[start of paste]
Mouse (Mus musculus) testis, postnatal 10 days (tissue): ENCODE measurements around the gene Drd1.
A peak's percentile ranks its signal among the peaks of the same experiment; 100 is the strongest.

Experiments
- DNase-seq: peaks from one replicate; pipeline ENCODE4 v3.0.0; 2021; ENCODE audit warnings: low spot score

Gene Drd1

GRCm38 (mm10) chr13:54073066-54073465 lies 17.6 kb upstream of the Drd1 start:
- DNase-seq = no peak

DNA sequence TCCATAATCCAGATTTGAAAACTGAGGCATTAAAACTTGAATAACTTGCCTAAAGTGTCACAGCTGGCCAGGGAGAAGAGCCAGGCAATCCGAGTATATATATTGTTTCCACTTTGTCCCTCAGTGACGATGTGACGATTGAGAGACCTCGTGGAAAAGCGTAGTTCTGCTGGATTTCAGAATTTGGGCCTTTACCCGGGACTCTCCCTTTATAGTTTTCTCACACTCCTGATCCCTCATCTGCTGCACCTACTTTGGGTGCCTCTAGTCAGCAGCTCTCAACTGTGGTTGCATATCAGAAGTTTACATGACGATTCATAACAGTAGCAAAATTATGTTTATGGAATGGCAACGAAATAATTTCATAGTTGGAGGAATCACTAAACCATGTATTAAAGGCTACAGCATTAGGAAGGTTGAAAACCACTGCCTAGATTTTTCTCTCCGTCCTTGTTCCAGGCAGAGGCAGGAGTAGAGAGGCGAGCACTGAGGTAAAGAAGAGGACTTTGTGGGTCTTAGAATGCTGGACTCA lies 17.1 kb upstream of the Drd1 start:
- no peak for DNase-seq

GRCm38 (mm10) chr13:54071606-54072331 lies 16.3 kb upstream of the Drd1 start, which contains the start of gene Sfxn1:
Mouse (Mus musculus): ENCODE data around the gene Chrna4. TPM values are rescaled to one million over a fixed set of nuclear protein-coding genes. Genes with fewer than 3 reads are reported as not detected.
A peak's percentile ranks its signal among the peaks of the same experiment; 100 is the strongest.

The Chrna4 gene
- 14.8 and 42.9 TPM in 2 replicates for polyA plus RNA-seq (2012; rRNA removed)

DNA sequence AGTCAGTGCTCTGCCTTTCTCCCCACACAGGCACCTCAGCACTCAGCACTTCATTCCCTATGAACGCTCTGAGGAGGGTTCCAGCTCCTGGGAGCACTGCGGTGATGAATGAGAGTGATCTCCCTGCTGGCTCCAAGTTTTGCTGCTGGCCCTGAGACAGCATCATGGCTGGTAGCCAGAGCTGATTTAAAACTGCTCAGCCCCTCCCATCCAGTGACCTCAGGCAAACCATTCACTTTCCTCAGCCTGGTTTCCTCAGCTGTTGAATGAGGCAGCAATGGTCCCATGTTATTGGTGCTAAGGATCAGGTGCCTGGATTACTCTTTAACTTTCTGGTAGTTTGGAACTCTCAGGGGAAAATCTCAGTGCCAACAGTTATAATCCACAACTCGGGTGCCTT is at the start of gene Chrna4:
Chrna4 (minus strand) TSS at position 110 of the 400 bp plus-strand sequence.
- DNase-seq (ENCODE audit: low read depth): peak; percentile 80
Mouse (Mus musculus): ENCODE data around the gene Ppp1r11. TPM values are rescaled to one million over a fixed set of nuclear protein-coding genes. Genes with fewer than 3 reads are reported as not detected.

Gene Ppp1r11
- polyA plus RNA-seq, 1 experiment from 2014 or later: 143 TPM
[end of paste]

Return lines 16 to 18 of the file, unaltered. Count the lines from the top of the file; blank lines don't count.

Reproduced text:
Chrna4 (minus strand) TSS at position 110 of the 400 bp plus-strand sequence.
- DNase-seq (ENCODE audit: low read depth): peak; percentile 80
Mouse (Mus musculus): ENCODE data around the gene Ppp1r11. TPM values are rescaled to one million over a fixed set of nuclear protein-coding genes. Genes with fewer than 3 reads are reported as not detected.